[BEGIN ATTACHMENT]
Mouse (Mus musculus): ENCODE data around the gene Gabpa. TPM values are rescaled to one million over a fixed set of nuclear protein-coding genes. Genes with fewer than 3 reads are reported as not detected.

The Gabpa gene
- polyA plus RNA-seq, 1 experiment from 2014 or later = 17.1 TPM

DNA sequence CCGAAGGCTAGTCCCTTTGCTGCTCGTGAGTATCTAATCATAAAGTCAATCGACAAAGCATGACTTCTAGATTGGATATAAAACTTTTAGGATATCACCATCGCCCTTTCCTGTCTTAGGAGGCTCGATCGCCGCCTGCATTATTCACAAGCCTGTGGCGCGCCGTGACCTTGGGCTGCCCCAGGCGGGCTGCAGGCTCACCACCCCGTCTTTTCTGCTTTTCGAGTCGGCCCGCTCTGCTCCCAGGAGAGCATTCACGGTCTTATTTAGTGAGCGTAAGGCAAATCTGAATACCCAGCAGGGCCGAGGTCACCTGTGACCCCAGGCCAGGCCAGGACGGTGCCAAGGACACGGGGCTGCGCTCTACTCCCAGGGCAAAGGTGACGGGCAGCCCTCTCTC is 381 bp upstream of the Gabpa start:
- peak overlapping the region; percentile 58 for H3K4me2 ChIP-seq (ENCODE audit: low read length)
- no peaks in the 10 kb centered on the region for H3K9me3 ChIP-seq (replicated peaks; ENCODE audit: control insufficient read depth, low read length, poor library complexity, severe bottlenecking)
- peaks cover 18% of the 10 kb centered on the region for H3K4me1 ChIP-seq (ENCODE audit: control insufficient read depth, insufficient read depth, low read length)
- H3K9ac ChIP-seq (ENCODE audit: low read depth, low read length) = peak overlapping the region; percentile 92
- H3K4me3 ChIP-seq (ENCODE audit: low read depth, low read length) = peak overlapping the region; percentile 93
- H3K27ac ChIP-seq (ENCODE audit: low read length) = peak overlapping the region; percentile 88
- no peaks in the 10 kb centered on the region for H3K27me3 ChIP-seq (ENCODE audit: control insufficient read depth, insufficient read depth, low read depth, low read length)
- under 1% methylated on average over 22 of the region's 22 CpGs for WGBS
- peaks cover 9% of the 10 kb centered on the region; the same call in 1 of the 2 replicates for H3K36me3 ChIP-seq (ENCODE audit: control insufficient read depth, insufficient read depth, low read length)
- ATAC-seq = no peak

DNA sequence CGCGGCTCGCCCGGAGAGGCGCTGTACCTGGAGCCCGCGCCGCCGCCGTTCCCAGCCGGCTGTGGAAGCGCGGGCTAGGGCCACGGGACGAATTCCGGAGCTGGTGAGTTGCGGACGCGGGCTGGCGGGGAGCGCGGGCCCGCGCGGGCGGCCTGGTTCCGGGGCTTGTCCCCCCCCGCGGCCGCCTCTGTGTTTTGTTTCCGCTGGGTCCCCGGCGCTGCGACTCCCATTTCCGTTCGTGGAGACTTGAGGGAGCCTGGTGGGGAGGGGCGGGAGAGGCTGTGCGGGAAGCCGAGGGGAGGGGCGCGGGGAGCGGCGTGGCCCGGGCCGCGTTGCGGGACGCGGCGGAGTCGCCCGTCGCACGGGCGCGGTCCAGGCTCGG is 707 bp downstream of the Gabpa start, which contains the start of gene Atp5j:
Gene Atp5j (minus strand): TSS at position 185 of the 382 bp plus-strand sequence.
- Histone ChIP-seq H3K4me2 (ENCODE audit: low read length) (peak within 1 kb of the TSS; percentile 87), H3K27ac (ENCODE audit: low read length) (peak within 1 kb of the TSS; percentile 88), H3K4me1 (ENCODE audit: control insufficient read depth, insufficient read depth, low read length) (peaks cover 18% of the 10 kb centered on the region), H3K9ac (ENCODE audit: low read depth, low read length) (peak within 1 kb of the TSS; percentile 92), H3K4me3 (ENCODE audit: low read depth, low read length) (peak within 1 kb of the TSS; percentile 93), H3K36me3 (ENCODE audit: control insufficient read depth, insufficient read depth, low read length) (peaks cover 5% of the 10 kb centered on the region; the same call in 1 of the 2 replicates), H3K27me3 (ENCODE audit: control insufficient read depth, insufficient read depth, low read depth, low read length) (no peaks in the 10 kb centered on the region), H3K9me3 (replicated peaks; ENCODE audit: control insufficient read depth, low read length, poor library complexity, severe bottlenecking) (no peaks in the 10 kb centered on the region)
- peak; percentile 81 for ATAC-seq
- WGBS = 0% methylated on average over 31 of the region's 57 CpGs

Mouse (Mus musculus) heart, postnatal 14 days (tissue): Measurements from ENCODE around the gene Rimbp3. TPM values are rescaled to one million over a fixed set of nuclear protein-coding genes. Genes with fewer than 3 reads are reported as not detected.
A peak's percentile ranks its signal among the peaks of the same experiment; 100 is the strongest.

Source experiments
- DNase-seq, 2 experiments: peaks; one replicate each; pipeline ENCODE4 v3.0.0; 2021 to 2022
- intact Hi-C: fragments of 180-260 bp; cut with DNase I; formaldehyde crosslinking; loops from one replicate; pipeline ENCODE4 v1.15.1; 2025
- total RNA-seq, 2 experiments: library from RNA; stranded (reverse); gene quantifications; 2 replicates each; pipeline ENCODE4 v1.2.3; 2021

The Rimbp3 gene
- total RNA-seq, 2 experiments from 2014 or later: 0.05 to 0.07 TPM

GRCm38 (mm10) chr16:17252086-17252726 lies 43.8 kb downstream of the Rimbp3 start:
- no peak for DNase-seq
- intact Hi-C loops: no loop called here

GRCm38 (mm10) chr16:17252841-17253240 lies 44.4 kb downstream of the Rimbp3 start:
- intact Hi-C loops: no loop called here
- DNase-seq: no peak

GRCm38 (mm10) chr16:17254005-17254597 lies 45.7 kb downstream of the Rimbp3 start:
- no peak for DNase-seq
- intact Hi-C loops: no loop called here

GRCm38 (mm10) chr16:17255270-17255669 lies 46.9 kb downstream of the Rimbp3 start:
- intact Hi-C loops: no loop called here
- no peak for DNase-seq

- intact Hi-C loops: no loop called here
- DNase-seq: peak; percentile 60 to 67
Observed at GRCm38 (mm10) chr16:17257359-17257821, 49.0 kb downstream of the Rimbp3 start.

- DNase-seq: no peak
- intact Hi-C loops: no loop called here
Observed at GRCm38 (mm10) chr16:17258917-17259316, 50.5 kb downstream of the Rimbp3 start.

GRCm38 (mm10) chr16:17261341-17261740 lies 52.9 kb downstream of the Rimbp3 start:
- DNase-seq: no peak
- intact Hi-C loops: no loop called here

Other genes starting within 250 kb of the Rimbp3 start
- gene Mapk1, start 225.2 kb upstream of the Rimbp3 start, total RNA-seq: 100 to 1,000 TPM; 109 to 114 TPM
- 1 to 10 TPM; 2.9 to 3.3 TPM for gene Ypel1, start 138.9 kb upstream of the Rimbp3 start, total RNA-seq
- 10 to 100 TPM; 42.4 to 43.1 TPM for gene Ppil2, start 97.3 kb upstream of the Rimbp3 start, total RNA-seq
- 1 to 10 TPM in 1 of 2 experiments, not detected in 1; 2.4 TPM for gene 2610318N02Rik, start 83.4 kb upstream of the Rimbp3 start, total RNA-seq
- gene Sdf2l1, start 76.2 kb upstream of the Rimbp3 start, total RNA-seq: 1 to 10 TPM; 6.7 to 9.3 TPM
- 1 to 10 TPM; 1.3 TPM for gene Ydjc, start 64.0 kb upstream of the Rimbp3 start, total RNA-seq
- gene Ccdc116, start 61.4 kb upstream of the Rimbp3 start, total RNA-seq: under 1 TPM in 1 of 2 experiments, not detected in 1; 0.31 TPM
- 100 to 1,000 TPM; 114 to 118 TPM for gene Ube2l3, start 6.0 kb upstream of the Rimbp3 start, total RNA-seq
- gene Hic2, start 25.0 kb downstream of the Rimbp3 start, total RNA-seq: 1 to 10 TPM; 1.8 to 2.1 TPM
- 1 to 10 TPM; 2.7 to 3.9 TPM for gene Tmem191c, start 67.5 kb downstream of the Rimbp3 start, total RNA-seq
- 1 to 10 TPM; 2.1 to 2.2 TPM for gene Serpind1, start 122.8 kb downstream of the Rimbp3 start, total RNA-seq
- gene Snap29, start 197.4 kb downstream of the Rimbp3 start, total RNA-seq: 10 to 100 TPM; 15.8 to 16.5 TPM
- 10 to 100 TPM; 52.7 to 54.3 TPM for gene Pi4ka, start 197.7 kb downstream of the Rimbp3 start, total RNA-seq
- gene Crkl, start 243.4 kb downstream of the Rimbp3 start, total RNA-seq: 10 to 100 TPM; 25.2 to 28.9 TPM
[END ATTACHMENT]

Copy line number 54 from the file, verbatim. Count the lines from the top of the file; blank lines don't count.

- gene Sdf2l1, start 76.2 kb upstream of the Rimbp3 start, total RNA-seq: 1 to 10 TPM; 6.7 to 9.3 TPM